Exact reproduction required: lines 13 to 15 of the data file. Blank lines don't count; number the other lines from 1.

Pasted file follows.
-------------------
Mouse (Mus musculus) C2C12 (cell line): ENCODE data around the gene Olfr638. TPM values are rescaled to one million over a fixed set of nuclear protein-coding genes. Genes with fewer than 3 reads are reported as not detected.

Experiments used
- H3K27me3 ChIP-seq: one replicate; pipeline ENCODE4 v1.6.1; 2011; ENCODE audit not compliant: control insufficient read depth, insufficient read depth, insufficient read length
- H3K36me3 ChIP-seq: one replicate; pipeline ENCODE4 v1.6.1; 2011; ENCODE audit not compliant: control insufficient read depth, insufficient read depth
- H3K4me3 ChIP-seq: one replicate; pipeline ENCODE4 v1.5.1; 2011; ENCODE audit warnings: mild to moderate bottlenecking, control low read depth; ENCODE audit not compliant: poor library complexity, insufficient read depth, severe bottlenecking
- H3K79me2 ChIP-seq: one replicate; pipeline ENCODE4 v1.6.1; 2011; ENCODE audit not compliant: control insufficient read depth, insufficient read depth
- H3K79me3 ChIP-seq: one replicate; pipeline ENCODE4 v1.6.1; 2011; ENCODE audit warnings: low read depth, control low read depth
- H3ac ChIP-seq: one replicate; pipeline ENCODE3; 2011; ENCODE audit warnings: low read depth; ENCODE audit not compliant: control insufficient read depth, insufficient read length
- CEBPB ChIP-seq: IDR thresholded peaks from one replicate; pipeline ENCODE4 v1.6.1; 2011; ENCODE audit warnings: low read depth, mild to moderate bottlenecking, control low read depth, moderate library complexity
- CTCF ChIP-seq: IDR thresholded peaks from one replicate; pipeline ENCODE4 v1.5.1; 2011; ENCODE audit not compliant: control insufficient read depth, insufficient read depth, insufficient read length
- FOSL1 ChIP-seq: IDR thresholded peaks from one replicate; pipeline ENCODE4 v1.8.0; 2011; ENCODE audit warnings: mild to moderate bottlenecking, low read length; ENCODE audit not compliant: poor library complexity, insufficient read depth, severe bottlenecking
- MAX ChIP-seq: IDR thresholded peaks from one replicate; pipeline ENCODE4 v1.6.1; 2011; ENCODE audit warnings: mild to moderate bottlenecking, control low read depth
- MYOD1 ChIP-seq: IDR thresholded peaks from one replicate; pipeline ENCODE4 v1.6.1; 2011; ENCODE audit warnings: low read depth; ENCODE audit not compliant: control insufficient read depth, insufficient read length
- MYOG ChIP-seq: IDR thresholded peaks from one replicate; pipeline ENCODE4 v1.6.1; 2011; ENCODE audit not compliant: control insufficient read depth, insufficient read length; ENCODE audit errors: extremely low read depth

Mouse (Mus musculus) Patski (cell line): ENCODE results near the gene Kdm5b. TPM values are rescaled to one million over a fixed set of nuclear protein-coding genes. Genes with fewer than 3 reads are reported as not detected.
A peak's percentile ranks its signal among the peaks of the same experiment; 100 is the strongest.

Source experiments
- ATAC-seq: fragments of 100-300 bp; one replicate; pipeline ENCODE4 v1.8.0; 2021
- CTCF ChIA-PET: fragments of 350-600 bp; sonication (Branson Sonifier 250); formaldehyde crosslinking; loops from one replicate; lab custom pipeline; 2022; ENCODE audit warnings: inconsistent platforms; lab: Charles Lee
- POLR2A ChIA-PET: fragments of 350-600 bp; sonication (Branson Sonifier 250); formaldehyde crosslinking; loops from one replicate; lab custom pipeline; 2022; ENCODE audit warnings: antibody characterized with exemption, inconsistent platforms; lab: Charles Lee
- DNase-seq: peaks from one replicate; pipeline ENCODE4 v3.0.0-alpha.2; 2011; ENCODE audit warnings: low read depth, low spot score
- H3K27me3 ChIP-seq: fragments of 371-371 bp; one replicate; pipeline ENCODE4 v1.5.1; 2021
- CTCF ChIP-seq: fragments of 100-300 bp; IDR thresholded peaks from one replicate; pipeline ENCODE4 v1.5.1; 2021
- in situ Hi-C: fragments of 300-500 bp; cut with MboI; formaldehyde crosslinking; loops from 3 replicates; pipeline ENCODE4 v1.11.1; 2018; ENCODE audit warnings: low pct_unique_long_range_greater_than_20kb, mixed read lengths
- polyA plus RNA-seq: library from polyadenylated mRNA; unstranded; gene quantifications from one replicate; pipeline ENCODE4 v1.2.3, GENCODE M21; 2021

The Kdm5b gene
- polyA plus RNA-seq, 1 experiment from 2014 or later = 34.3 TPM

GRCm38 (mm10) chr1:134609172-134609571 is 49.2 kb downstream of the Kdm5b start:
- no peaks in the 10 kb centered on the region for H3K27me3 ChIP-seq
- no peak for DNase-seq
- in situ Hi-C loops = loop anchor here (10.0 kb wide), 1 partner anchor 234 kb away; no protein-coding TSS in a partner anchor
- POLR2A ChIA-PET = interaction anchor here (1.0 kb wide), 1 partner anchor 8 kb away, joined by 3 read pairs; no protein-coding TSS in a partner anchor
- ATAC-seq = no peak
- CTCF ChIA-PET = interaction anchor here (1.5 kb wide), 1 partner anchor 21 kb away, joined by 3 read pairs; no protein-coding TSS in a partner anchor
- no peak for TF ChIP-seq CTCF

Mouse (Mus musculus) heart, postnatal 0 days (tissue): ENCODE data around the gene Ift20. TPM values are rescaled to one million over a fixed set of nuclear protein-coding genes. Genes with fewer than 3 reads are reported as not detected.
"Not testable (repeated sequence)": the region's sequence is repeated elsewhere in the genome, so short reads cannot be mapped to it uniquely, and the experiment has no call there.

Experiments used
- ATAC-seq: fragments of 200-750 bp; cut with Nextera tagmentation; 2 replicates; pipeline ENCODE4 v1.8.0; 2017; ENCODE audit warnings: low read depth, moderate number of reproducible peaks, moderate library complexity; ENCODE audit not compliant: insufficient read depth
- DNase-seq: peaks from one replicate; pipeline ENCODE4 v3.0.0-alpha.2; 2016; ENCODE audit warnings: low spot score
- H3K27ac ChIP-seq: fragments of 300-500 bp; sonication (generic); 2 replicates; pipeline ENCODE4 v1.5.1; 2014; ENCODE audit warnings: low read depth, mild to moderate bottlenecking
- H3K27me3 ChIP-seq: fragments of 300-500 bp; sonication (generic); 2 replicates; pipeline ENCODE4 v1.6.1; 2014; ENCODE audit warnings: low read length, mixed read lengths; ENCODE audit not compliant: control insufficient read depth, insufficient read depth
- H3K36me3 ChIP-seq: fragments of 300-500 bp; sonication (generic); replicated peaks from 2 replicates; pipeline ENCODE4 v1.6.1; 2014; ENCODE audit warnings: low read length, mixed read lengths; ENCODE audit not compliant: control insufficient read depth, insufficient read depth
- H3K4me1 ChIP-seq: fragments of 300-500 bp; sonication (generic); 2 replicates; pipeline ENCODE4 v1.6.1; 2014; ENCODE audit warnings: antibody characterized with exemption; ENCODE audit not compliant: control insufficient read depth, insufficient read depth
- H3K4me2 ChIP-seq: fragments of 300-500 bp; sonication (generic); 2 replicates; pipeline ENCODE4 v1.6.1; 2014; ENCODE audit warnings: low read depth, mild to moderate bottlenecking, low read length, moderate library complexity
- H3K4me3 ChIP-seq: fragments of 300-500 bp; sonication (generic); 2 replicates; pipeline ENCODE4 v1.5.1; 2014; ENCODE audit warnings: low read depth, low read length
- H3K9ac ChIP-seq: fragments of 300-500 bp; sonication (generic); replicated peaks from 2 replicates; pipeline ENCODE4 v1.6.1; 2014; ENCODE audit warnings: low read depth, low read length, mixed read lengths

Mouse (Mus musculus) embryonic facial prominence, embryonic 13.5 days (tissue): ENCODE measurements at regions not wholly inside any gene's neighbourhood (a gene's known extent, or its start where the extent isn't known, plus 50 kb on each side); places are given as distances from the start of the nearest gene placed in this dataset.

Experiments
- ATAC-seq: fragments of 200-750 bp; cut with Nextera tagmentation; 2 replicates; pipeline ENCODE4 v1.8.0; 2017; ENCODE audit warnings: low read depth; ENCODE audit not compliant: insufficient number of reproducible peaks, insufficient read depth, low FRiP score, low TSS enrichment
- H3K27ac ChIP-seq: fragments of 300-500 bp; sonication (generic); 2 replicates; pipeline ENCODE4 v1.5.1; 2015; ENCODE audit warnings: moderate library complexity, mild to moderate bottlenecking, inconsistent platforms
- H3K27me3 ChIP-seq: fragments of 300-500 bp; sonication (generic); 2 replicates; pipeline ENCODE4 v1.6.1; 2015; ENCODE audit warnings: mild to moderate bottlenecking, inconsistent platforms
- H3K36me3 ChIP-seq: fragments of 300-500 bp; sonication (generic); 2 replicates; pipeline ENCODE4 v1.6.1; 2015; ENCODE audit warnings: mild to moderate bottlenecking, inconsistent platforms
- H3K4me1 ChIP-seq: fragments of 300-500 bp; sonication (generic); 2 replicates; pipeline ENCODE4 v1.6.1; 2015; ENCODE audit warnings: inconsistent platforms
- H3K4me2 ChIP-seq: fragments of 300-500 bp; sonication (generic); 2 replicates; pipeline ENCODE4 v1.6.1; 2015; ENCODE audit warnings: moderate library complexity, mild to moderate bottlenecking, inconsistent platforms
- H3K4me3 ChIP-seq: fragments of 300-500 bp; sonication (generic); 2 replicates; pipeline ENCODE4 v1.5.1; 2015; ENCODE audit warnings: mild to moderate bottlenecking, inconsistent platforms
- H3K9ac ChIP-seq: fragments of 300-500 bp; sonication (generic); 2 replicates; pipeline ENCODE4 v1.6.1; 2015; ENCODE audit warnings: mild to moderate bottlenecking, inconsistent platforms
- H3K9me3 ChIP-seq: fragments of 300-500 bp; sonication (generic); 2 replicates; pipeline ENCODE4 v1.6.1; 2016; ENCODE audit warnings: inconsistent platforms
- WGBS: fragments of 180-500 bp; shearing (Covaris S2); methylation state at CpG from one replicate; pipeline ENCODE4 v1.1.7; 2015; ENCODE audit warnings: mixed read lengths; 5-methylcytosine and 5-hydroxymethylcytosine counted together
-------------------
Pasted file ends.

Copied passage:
- MYOD1 ChIP-seq: IDR thresholded peaks from one replicate; pipeline ENCODE4 v1.6.1; 2011; ENCODE audit warnings: low read depth; ENCODE audit not compliant: control insufficient read depth, insufficient read length
- MYOG ChIP-seq: IDR thresholded peaks from one replicate; pipeline ENCODE4 v1.6.1; 2011; ENCODE audit not compliant: control insufficient read depth, insufficient read length; ENCODE audit errors: extremely low read depth

Mouse (Mus musculus) Patski (cell line): ENCODE results near the gene Kdm5b. TPM values are rescaled to one million over a fixed set of nuclear protein-coding genes. Genes with fewer than 3 reads are reported as not detected.